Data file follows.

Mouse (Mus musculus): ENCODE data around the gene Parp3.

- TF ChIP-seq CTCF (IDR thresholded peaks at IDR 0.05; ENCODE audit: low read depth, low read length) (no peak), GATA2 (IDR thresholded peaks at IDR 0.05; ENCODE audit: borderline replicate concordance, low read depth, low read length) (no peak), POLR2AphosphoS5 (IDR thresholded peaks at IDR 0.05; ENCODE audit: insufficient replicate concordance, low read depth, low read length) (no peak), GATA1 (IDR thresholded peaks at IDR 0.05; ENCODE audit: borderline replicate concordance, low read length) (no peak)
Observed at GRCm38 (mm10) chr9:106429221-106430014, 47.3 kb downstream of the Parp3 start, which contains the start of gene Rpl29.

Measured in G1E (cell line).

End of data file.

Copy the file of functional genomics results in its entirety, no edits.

Mouse (Mus musculus): ENCODE data around the gene Parp3.

- TF ChIP-seq CTCF (IDR thresholded peaks at IDR 0.05; ENCODE audit: low read depth, low read length) (no peak), GATA2 (IDR thresholded peaks at IDR 0.05; ENCODE audit: borderline replicate concordance, low read depth, low read length) (no peak), POLR2AphosphoS5 (IDR thresholded peaks at IDR 0.05; ENCODE audit: insufficient replicate concordance, low read depth, low read length) (no peak), GATA1 (IDR thresholded peaks at IDR 0.05; ENCODE audit: borderline replicate concordance, low read length) (no peak)
Observed at GRCm38 (mm10) chr9:106429221-106430014, 47.3 kb downstream of the Parp3 start, which contains the start of gene Rpl29.

Measured in G1E (cell line).